As an academic discipline, sociology is concerned with the problem of order. Its 19th century founders looked out of their study windows at the rapidly changing world around them and asked how humans could survive this chaos. Modern industry and science were being created. There was massive migration from the countryside to the city, and from one nation to another. Old political, religious and cultural certainties were disintegrating. Sociology was their way to understand what was happening. Social change has not come to a stop and sociology still makes an important contribution to analysing its consequences.
What does this mean in practical terms? Sociologists use a variety of methods to study how humans organize their relationships with each other, and with the natural and material world. These relationships do not exist until people work to create them. ‘Organization’ happens at all levels – from interactions between nations in a global society to interactions between individuals in conversations. The result is at least a temporary sense of stability, predictability and certainty that allows us to live our everyday lives.
Most of my career has been spent in research, which has taken me into many different settings – in medicine, law and science. However, these projects rest on a common foundation in questions about how people in those different contexts work together to produce a sense of order through their interactions with each other. These studies have helped to inform choices about whether the order that results from these interactions is a desirable one.
Like many sociologists of my generation, my original training emphasised critical approaches to social theory, inspired by Frankfurt Marxism and other European traditions. However, my research experiences made me uncomfortable with the idea that theorists had a privileged understanding of reality. Today, I am more inspired by the Scottish Enlightenment than the French version. For me, theory is a generalization from observation and experience rather than something that embodies a prior set of values. This places me closer to what is sometimes described as a ‘spontaneous order’ position, which focuses on understanding how social organization is made possible and is cautious about its authority to criticize this. Sociology is a way to inform everyone’s political, moral and ethical decisions rather than to declare that some are right and others are wrong.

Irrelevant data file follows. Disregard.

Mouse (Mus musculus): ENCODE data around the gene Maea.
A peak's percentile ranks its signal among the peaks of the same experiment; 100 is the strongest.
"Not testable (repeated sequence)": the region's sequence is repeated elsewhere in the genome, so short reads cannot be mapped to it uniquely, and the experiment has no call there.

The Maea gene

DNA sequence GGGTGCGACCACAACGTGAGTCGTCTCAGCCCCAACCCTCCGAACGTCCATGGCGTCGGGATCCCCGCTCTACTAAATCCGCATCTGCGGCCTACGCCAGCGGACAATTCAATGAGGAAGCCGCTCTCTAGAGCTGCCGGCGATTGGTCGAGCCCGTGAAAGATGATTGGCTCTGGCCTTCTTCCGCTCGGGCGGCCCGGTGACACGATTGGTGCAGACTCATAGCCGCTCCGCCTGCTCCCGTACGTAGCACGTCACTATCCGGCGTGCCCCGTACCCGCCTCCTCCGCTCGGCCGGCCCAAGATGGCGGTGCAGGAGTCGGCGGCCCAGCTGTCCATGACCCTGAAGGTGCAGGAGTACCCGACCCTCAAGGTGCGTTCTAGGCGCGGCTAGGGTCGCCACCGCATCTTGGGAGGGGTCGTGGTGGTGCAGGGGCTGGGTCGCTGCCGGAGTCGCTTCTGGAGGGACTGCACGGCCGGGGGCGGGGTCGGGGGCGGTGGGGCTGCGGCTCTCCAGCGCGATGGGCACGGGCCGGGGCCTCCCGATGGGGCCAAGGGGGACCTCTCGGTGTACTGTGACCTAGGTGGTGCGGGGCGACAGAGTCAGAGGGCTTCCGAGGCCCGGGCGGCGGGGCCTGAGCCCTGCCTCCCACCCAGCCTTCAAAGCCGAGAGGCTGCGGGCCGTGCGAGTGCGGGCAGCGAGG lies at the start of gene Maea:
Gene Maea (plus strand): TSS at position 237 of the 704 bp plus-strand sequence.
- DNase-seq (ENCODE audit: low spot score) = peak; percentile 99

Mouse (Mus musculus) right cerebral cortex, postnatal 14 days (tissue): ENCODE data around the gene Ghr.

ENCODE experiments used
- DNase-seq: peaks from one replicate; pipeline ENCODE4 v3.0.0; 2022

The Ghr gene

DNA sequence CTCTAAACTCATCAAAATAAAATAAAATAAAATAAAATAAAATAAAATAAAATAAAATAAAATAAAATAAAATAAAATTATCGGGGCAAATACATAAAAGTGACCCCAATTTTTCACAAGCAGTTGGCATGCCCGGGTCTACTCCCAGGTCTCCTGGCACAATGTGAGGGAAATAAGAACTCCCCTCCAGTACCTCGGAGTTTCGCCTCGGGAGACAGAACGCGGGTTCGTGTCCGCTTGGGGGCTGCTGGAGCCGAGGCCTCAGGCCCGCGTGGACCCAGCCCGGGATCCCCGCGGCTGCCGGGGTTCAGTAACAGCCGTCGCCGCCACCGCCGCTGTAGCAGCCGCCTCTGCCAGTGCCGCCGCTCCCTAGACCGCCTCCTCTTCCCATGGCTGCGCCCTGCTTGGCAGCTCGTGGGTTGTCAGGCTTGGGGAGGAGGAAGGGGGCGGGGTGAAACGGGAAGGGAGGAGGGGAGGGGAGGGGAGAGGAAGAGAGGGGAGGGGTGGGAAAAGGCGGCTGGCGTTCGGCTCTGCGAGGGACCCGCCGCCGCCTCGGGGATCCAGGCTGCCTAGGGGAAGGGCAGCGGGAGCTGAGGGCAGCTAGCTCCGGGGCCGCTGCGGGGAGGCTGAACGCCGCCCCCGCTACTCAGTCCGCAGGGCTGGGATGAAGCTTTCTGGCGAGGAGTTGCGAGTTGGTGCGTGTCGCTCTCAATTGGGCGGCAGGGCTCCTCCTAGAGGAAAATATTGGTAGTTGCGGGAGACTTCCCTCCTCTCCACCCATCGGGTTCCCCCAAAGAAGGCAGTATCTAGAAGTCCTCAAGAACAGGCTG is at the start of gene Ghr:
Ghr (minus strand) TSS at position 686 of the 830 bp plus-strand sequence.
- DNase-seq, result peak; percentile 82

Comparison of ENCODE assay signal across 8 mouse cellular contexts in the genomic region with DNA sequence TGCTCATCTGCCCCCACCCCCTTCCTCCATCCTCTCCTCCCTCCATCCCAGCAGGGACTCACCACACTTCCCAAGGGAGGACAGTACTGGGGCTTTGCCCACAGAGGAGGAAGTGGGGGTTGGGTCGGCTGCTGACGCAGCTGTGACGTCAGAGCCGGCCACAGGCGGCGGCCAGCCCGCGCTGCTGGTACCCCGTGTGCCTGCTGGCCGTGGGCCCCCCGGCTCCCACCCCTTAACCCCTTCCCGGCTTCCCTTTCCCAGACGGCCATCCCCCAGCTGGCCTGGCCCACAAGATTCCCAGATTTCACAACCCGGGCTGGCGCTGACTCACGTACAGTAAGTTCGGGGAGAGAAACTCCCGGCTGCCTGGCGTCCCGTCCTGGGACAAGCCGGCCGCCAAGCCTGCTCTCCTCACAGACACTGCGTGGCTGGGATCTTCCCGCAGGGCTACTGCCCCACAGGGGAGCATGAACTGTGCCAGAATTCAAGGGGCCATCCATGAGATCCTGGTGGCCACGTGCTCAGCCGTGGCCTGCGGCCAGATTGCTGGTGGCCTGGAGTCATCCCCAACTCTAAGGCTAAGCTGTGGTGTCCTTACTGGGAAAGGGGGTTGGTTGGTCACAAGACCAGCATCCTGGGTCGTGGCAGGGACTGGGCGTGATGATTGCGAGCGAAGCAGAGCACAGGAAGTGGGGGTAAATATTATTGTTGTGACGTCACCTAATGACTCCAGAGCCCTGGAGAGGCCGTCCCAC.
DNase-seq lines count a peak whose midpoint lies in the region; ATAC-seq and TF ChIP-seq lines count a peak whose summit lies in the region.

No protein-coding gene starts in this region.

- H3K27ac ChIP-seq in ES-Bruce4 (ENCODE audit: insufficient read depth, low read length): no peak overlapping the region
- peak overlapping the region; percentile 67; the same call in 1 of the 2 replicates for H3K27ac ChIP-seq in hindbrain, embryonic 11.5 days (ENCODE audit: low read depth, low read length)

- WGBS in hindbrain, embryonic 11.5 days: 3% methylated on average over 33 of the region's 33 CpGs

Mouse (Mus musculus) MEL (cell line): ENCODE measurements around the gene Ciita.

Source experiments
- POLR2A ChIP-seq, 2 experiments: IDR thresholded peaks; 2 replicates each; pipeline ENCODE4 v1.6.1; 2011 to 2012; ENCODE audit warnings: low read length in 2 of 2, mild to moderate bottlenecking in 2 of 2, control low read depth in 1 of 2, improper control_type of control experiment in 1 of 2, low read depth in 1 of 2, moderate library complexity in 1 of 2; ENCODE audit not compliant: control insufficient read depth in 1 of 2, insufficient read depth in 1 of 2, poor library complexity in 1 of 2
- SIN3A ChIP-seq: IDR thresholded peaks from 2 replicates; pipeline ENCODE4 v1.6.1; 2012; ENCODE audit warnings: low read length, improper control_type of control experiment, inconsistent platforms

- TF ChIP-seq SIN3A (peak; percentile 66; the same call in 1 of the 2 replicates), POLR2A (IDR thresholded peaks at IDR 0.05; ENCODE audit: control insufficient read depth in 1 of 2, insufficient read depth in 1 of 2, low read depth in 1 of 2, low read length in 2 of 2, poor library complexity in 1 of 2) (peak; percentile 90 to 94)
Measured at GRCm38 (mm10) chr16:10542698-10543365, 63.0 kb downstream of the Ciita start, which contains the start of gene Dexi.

(P.M. Strong and R. Dingwall) ‘Romantics and Stoics’. Pp. 49‑69 in Silverman, D. and Gubrium, J., eds., The Politics of Field Research, Sage, London, 1989.
‘Risk Society: the cult of theory and the millennium’, Social Policy and Administration 1999, 33; 4: 474‑91.
‘Language, Law and Power: ethnomethodology, conversation analysis and the politics of law and society studies’, Law and Social Inquiry 2000, 25; 3: 885‑911.